i mean i guess they’re right.

how long have you been using the phrase “piracy” or the verb “pirate” to denote steali… i mean… the creative acquisition of digital booty and other similar copyrighted ducats?  since ye were naught but a salty young lad or lass just gettin yer digital sea legs i fathom.  i know, i’m sorry, i just got carried away.  the phrase was originally a metaphor for hijacking someone’s vessel on the open water and taking all their stuff.  this of course was meant to denote criminal activity, like a proverbial scarlet “P” you’d have to wear around all the time to discourage others.

while various media rightsholders complained about and are doing their best to combat piracy (with good reason, really) they’re now complaining about the actual terms “pirate” and “piracy” that they themselves coined.  why?  because these days it sounds too damn cool.  i myself, typing this donning a skull and crossbones on my attire, can’t fully disagree.  with recent media supermemes like the whole pirate vs ninja nonsense and movies like the pirates of the caribbean franchise, and unofficial “holidays” like talk like a pirate day, it’s bound to happen.  so back to that scarlet P.  some people in media industries, when they hear “pirate,” don’t think about downloading divx rips or xbox 360 iso’s (you know, so i’ve been told that’s what these types of things are called), but they think about adventure and freedom on the high seas.  and of course, johnny depp. after a recent study that over 1 million jobs would be lost in europe by 2015 due to piracy – and i’d love to see the calculations on that one – the head of the international actors’ federation said:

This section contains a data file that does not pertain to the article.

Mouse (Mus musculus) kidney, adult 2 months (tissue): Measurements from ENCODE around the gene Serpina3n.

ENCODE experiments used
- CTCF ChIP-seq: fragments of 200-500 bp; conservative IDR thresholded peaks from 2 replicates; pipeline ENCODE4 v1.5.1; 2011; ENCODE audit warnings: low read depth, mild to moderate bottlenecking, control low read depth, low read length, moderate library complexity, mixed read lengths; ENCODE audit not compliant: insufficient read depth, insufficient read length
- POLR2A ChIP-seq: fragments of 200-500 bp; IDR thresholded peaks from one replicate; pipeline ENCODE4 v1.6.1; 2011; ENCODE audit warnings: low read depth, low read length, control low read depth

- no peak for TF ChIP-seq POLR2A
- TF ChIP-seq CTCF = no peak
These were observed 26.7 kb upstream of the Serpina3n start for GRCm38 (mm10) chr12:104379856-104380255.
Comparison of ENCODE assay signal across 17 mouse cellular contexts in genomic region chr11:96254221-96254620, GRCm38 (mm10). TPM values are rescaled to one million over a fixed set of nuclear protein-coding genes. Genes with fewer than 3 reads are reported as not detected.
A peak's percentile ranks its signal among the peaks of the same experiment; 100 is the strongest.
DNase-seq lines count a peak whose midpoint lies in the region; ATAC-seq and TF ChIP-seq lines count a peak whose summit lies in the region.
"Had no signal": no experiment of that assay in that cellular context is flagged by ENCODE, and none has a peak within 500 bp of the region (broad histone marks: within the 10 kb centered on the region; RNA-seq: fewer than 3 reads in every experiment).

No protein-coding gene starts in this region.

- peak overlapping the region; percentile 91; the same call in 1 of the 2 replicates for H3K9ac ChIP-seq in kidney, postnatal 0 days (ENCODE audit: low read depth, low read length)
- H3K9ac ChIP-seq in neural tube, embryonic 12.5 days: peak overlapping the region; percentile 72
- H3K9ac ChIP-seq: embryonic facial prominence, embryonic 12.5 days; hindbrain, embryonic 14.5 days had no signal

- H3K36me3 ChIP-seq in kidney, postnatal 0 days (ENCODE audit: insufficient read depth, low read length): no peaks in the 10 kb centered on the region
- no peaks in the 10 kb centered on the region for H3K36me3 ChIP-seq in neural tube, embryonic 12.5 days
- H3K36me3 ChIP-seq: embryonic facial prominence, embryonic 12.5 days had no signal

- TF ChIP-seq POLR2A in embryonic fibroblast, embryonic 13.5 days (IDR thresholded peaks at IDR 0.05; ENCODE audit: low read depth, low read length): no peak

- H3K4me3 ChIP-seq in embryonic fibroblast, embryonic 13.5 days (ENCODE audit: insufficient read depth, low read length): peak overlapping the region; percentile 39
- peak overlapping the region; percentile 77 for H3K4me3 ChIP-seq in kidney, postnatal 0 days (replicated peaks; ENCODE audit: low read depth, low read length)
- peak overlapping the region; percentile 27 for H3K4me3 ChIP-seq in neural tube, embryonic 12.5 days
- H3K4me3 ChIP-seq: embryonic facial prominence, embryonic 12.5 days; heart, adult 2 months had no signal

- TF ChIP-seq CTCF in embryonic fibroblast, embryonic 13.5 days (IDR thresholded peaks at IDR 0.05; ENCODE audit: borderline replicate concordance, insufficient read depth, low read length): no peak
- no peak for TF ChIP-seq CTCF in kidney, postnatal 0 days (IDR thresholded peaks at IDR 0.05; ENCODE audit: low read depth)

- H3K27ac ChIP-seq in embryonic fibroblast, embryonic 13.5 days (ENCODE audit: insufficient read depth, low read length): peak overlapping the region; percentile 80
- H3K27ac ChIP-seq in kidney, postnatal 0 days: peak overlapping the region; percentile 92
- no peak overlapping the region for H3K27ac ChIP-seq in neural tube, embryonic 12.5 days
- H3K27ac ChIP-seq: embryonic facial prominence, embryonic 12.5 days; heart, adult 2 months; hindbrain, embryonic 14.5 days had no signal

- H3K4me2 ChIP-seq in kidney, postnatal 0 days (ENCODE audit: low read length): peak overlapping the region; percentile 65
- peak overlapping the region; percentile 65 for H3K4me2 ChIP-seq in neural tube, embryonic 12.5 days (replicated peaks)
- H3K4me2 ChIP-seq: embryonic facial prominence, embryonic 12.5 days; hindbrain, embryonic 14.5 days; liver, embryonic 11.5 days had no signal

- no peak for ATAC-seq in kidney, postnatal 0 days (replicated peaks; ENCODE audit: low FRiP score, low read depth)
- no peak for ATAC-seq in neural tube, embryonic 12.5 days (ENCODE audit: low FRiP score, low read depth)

“we should change the word piracy. to me, piracy is something adventurous, it makes you think about johnny depp.   we all want to be a bit like johnny depp.  but we’re talking about a criminal act. we’re talking about making it impossible to make a living from what you do.”

 and the tv commercials where actors tell me that because i downloaded their movie instead of shelling out 13 bucks, their cameramen and crew can’t feed their families.  if they really cared they would take $9 million instead of 10 for the project they’re on.

but that’s another topic for another day.

pirates have welcomed the label with open arms and really don’t care too much about potential negative connotations, so i guess media industries are pushing for the faaaar less uncool “thief.”  like people download music because they want to be like jack damn sparrow.  but call pirates whatever you want, as long as you throw a “thank you” in there too.  as much as the industry complains, in an economic crunch theater takes have been up.  since 2005, US box office sales are up 10%, as well as 50% globally.  and that’s from dan glickman, addressing the 2010 showest conference as the chairman of the MPAA.  to counteract any potential losses they claim to take through pirated media, they’re forced to actually make people want to buy, by making quality products or selling fair prices.  it’s a delicate balance that ultimately serves consumers.

like the force.

personally i’d be ok with buccaneer, or digital mercenary.

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1 Comment

Jason April 30, 2010 at 3:04 pm

I hear that Lars Ulrich wanted them to be called "c*cksucking motherf*ckers"… oh wait, he was talking specifically about Napster. My bad.

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About Tushar

Author and creator of Technical Fowl. IT/Tech hero. Jiu Jitsu purple belt. Enjoying the venn diagram intersection of tech, gaming, business, and politics.

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